What is breast tomosynthesis? Breast tomosynthesis (often referred to as 3D mammography) is a type of X-ray examination of the…Read more
A sonographer (also known as a diagnostic medical sonographer) is a university-trained health professional who uses ultrasound to create images of structures inside your body.
The sonographer uses a small, hand-held probe (called a transducer) which they move across the part of the body being imaged using a sliding and rotating action. The transducer produces high- frequency sound waves that are transmitted into your body. The sound waves are reflected back and recorded to create ultrasound images. The procedure is called an ultrasound examination or sonogram.
The sonographer works with a clinical radiologist who diagnoses the images to makes the medical diagnosis. The clinical radiologist may sometimes need to examine you to check your condition or talk to you to better understand your symptoms in order to gain a full understanding of what the ultrasound is showing.
A number of universities in Australia and New Zealand offer courses in medical sonography. The Australian Sonography Accreditation Registry and the New Zealand Medical Radiation Technologists Board have information on training requirements and providers.
Page last modified on 11/10/2016.
RANZCR® is not aware that any person intends to act or rely upon the opinions, advices or information contained in this publication or of the manner in which it might be possible to do so. It issues no invitation to any person to act or rely upon such opinions, advices or information or any of them and it accepts no responsibility for any of them.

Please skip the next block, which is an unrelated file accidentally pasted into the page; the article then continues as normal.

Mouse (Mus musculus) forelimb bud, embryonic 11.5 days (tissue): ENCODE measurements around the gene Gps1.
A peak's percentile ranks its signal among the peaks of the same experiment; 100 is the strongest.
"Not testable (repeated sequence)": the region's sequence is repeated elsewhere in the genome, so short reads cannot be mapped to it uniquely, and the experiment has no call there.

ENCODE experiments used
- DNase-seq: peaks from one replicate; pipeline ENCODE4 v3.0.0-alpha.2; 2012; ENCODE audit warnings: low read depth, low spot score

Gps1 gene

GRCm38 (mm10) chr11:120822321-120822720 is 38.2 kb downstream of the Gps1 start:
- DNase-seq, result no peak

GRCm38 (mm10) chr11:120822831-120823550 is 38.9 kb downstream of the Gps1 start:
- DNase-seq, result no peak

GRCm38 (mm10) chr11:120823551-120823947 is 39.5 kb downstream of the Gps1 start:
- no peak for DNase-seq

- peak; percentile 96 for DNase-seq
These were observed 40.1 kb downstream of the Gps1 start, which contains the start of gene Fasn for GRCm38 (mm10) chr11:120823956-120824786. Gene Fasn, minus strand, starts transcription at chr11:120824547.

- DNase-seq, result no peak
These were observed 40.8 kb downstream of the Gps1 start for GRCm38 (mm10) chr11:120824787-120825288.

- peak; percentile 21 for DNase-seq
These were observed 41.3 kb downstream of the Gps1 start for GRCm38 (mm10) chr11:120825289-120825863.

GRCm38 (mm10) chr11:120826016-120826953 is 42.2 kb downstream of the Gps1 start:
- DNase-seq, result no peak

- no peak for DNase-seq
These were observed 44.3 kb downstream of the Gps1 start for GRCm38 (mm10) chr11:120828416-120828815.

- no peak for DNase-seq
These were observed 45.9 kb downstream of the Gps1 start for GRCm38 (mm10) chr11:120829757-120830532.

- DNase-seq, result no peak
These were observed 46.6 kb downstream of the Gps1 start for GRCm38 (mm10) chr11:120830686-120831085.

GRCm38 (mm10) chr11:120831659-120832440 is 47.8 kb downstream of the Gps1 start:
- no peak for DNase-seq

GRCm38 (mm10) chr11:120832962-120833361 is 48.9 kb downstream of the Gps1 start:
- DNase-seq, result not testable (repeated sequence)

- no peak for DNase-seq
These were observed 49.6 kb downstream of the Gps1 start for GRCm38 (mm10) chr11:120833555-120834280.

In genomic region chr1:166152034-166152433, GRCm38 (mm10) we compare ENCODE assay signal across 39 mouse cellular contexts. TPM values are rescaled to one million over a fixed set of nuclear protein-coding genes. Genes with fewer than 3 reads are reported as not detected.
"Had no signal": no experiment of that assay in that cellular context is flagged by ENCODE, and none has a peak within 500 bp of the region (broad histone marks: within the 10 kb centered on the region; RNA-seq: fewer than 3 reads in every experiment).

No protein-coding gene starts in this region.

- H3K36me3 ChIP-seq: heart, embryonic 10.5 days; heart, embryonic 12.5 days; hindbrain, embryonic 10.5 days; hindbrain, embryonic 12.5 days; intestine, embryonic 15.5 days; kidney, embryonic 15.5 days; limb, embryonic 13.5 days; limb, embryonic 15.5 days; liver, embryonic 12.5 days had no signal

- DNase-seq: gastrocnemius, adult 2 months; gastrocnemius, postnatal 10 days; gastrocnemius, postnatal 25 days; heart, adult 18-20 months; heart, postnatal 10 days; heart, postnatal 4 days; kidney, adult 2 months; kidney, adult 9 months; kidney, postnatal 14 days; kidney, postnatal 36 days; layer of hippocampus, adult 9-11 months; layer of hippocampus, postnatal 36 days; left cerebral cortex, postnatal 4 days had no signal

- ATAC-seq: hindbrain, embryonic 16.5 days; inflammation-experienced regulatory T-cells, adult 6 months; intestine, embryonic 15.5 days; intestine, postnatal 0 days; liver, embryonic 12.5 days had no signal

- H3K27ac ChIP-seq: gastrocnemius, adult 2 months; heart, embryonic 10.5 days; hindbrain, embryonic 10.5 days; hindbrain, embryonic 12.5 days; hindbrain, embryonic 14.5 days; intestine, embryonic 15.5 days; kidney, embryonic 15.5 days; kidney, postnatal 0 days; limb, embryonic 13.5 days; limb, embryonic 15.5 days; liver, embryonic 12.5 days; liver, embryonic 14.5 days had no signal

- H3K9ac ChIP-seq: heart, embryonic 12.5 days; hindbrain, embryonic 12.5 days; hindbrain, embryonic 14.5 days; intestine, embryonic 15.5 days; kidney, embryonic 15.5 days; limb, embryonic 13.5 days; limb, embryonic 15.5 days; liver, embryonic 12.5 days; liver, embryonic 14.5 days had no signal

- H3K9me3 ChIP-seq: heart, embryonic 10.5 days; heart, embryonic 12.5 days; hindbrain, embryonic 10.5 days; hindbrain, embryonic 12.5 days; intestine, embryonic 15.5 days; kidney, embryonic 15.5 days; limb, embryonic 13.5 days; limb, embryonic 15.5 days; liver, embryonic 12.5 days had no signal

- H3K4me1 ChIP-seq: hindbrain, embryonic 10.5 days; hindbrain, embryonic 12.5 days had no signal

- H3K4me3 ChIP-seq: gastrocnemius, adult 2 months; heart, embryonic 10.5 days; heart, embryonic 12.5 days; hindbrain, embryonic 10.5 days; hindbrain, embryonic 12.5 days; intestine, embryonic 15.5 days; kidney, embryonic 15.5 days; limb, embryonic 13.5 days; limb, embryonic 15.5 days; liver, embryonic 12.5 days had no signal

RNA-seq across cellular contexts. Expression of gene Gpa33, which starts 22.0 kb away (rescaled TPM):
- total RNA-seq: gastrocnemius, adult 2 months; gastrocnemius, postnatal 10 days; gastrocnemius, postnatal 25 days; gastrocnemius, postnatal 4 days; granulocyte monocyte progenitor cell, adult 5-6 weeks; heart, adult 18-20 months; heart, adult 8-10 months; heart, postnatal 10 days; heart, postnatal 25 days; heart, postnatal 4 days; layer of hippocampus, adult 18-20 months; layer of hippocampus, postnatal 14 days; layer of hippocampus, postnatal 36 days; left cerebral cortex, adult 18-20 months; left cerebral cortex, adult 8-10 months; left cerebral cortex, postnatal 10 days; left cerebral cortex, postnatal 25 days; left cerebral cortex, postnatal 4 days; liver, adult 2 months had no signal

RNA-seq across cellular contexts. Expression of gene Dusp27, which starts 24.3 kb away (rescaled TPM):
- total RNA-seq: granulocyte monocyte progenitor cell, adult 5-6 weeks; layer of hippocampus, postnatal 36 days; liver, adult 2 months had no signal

RANZCR® intends by this statement to exclude liability for any such opinions, advices or information. The content of this publication is not intended as a substitute for medical advice. It is designed to support, not replace, the relationship that exists between a patient and his/her doctor. Some of the tests and procedures included in this publication may not be available at all radiology providers.
RANZCR® recommends that any specific questions regarding any procedure be discussed with a person's family doctor or medical specialist. Whilst every effort is made to ensure the accuracy of the information contained in this publication, RANZCR®, its Board, officers and employees assume no responsibility for its content, use, or interpretation. Each person should rely on their own inquires before making decisions that touch their own interests.